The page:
The Apostle Paul has been the subject of movies, books, and too many sermons and Sunday School lessons to count. But if you think you know everything there is to know about this influential missionary and writer of half of the New Testament, think again. We hope this article makes for some fascinating reading for you and a provided new perspective on the man who “saw the light” (Acts 9:3) and went on to play a huge role in giving us the Word of God that is a lamp and light in lives today. (Psalm 119:105).
Here’s what you need to know:
1. Paul and Cleopatra had something in common.
Paul was born in the Roman city of Tarsus, the same city where Cleopatra staged a colorful and seductive first meeting with Marc Antony. Hoping to become military allies, he had invited the Queen to meet with him in Tarsus. She responded by sailing into the city on a golden barge equipped with silver oars, purple sails, and adorned with flowers and exotic perfumes. She herself was dressed as Aphrodite, the Greek goddess of love. Roughly 50 years later, Paul was born in the same city, located in what is today southern Turkey. He speaks of his native city to a Roman soldier, saying, “I am a Jew, from Tarsus in Cilicia, a citizen of no ordinary city.” (Acts 21:39).
2. Paul had a good reason for becoming a tentmaker.
When it came time for the youthful Paul to learn a trade, he learned how to make tents—and for good reason! Paul’s native province of Cilicia was well known for producing and exporting a goat-hair cloth sought after for making tents. The cloth was woven from the long-hair of a peculiar breed of goats native to the area.
3. Paul was a couple of years younger than Jesus.
Scholars put the birth year of Paul between 2 to 6 years after the birth of Christ.
4. Some of Paul’s relatives are mentioned in the Bible.
In Acts 23 we have mention of Paul’s father who was a Pharisee (v 6), his sister, and his nephew (v16) who saves him from a plot against his life. We learn more about his distant relatives when he writes, in Romans 11:1, “I am an Israelite myself, a descendant of Abraham, from the tribe of Benjamin.” And we know that Benjamin was the second son of Rachel and Jacob (Genesis 35: 16-18) so there are a couple more relatives right there. Finally, some scholars think he was named after King Saul, another distant relative since Paul came from a devout Jewish family and was of the lineage of Benjamin, as was King Saul, the first king of Israel.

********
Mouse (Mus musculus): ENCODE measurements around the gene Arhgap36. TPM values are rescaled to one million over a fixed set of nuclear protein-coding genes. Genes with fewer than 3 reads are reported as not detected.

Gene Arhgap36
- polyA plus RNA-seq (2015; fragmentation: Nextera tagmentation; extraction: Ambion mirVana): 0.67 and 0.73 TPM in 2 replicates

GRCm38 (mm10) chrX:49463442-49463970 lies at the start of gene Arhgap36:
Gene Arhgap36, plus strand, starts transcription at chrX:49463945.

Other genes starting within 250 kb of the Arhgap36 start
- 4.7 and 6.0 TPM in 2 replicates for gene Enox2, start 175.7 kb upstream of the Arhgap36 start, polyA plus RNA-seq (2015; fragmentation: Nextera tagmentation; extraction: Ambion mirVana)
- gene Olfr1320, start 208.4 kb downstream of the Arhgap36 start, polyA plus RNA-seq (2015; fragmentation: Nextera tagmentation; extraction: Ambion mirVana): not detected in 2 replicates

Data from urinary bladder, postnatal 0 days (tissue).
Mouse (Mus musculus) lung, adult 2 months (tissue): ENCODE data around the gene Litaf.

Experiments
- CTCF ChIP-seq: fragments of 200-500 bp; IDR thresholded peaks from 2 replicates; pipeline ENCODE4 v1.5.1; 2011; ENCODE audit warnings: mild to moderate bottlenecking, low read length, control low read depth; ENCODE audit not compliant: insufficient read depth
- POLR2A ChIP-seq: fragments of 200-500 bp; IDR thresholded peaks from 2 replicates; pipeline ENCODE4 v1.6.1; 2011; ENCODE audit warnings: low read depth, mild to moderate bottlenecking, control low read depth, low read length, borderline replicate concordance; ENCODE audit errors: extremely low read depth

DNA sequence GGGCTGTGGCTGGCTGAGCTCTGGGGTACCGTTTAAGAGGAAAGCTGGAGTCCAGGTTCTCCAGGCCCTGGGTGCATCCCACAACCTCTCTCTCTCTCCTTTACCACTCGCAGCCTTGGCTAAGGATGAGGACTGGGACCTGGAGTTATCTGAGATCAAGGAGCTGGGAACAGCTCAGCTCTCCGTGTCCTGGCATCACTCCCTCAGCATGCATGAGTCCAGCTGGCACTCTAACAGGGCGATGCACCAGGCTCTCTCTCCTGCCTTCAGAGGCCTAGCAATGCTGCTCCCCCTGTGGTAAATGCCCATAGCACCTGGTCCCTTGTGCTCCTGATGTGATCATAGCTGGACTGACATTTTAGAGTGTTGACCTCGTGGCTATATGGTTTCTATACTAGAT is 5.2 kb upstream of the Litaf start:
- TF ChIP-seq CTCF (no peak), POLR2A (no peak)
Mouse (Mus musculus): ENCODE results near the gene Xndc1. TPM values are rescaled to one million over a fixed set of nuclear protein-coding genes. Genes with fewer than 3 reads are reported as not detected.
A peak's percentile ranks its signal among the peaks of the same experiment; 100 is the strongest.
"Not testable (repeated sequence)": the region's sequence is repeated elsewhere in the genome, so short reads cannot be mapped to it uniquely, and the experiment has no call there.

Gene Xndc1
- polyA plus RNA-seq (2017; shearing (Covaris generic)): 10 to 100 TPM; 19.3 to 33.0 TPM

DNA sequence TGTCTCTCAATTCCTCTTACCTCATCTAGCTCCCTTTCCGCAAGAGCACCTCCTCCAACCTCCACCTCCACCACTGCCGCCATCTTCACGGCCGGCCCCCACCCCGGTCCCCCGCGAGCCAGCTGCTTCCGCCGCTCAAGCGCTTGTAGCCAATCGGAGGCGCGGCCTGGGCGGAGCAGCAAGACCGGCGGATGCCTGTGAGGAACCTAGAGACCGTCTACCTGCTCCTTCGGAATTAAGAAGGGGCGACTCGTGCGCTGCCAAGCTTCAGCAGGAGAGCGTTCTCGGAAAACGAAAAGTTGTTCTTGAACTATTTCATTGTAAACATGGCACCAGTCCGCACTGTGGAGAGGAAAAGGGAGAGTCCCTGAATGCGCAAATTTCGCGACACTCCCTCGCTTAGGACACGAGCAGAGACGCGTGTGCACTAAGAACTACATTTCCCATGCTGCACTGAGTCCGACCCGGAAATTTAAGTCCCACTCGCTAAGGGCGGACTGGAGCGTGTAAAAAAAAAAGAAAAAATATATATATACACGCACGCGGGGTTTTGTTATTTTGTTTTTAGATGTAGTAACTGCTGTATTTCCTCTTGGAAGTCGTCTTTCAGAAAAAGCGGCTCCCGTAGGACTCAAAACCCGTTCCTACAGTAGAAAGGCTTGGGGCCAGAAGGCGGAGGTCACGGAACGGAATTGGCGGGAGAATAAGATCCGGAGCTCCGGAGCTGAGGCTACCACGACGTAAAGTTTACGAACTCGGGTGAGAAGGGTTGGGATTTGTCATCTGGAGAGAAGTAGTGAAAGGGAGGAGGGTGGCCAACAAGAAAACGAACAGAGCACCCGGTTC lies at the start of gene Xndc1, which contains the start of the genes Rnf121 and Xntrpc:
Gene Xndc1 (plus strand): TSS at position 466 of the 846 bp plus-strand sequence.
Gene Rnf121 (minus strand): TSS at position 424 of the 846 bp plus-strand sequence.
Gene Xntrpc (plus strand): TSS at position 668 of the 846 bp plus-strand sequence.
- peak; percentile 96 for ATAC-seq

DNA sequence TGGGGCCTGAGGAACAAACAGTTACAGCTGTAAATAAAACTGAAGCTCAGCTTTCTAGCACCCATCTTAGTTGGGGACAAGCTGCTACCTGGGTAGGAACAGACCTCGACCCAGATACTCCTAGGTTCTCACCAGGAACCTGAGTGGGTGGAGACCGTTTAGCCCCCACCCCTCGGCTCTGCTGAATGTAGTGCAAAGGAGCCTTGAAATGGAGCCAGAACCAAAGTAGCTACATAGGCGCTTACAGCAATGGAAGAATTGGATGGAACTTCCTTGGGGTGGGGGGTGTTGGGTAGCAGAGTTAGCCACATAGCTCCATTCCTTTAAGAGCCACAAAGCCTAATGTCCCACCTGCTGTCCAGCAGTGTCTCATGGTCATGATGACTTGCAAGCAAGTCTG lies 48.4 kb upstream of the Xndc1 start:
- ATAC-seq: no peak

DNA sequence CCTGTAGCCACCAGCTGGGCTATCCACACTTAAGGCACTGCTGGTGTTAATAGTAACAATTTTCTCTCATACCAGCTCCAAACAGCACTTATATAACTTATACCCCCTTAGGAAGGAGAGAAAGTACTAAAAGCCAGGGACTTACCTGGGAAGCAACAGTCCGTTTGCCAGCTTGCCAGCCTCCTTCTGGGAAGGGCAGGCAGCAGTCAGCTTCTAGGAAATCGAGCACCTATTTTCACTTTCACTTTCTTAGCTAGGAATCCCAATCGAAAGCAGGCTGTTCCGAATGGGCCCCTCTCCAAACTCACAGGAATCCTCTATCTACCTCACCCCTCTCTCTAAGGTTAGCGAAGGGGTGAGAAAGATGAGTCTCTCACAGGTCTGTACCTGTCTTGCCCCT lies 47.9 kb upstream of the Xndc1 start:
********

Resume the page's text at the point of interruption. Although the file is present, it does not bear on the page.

5. You’ve heard of Nero fiddling while Rome burned? It’s likely that Paul was beheaded by Nero, and that the burning of Rome had something to do with it.
No one knows if Nero actually played the lyre while Rome burned, but we do know that many Romans blamed him for the near destruction of their city and that, following the fire, Nero staged fierce and brutal persecutions of Christians. Many scholars say the reason he lashed out at Christians was to draw blame and attention away from himself for the negative press he was getting over the fire.
So what does this have to do with Paul? While the Bible does not specify when and how Paul died, we know that 2nd Timothy was written while Paul was in a Roman prison from 66-67 AD—not long after the burning of Rome in 64—and that during this time Paul was anticipating his death: “For I am already being poured out like a drink offering, and the time for my departure is near. I have fought the good fight, I have finished the race, I have kept the faith.” (2 Timothy 4:6-8). Furthermore, an early church historian Eusebius wrote that Paul was, indeed, beheaded at the order of the Roman emperor Nero.
6. Paul gets the award for writing the biggest chunk of the Bible in the shortest period of time.
He wrote more than half of the New Testament over a period of 17 years—and about half of that was written over a period of three years, from 61 to 63 A.D. During this time, he wrote Philemon, Colossians, Ephesians, Philippians, 1 Timothy, and Titus. He wrote four of these letters in prison, which might explain why he was so prolific!
7. Jesus didn’t change Saul’s name to Paul after his conversion.
It’s not uncommon to hear the story of how the Pharisee known Saul was traveling to Damascus to find and imprison Christians when a light from heaven flashed around him and he heard the voice of Jesus say, “Saul, Saul, why do you persecute me?” (Acts 9:4, 22:7). The man had a miraculous conversion experience and began preaching that Jesus is the Messiah with a boldness that changed history—and somewhere in the process Jesus renamed him Paul to represent his conversion and rebirth. Except that last part isn’t exactly in the Bible.
What really happened is that after his miraculous conversion on the road to Damascus, Saul continues to be called, well, Saul, by the Holy Spirit and others long after his conversion. (You can see it happen here: Acts 9:17, 11:25, 11:30, 12:25, 13:2, 13:7)
Then in Acts 13:9, as he is getting ready to launch his ministry to largely Greek-speaking Gentiles on Cypress, we read these words: “Then Saul, who was also called Paul…” And from then on Luke, the author of Acts, continues to call him Paul. One idea is that “Saul” is his Hebrew name, while as a Roman citizen he also bore the biblical Greek name of Paul. It was not uncommon for people in that day to have two names. The theory is that Luke began calling his fellow missionary “Paul” because that would be the more familiar name to the Gentiles to which they were ministering.
Regardless of how and why Saul came to be better known as Paul, nothing diminishes the importance of the transforming encounter he had with Jesus on the road to Damascus. It was an encounter that altered the course of history, resulted in untold generations throughout the world meeting Jesus as their Savior, and made it possible for us to receive half of the New Testament through the writings of this rock star of an Apostle of Christ.